I watched a biography of Dolly Parton on TV last night.  She has always been one of my wife's favorites, and I certainly respect her abilities and her personal convictions.  She appears to be genuine, and truly appreciates and is thankful for her fame.  Great qualities for a performer to have, and she should be a role model for others.

She has been involved in hundreds of movies and TV shows, mostly on the soundtrack.  She appears in ten films, and is making another for a 2011 release.  Her first film was Nine to Five in 1980, also starring Lily Tomlin, Jane Fonda and Dabney Coleman

There was a wonderful bit actor in Nine to Five named Henry Jones. Jones was born in Philadelphia in 1912.  He acted in the theater and made his first film in 1943, This is the Army, a George Murphy film with Ronald Reagan.

By 1950, TV was looking for actors to play in the teleplays that were popular at the time.  Shows with names like, "The Ford Theater Hour," "Armstrong Circle Theater," "Schlitz Playhouse," "Lux Video Theater" and "The Revlon Mirror Theater" all beckoned, and Henry answered.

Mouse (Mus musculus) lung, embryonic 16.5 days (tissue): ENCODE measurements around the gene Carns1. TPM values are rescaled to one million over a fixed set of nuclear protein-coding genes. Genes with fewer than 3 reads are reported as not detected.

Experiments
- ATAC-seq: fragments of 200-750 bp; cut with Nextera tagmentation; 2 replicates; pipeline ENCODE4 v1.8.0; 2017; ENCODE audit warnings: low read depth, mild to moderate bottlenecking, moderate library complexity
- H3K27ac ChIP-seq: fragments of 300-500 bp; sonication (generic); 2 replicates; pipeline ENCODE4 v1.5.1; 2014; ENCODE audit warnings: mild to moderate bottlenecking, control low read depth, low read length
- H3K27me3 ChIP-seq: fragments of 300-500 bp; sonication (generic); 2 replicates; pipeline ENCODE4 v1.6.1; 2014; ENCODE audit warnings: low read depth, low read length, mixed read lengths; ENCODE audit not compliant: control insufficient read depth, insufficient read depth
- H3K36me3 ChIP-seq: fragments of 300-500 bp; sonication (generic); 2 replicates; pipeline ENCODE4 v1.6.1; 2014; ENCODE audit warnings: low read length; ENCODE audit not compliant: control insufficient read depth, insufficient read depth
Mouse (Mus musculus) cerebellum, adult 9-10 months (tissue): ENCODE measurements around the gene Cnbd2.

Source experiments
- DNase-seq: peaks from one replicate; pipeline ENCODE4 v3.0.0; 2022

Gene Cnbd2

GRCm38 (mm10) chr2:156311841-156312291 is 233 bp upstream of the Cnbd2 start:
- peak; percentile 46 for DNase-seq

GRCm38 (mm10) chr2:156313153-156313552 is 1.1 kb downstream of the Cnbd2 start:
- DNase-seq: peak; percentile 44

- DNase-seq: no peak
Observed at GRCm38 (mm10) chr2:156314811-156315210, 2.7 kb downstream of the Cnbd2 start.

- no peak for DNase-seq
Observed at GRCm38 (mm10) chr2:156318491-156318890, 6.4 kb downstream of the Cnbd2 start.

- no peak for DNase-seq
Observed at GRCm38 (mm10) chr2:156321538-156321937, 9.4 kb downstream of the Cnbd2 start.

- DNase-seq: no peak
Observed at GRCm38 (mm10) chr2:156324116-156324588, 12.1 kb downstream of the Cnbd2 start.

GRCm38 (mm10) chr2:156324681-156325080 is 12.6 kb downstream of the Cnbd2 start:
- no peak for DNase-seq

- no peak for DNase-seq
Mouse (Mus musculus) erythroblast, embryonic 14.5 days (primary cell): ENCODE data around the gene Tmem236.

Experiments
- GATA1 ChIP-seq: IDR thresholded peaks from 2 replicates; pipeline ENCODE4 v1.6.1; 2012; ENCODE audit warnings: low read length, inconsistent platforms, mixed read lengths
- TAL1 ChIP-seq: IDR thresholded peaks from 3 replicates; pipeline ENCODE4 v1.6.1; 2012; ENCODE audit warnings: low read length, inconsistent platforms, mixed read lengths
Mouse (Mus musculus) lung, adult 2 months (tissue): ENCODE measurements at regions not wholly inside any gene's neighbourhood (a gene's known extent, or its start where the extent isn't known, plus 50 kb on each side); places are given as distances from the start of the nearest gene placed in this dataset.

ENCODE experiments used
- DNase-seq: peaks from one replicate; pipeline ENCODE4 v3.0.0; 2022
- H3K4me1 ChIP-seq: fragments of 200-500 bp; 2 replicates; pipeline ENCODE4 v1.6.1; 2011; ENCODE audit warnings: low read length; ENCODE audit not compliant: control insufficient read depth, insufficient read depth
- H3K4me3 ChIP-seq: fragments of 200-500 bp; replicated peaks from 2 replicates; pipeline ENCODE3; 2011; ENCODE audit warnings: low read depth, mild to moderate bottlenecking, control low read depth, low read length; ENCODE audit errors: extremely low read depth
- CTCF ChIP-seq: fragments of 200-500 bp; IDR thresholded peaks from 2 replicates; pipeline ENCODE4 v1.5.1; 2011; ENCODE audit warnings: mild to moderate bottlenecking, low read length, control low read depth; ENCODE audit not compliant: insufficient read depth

Henry appeared to be a favorite of Alfred Hitchcock and he appeared on his show many times in the 1950s and 1960s, plus he was in the movie Vertigo in 1958. 

In 1969 he was in a pair of westerns that were quite different.  First was Support Your Local Sheriff! starring James Garner, a comedy that I particularly like.  Henry played a town council member.  Then, he shows up as a bicycle salesman in Butch Cassidy and the Sundance Kid, starring Paul Newman and Robert Redford.  Butch was a new type of western at the time.  Not a simple story about white hats chasing black hats.  It is also a movie I like very much.

James Garner made Support Your Local Gunfighter in 1971, which also included Henry Jones.  It wasn't a sequel to Local Sheriff, but it utilized most of the same cast.  It also wasn't as good.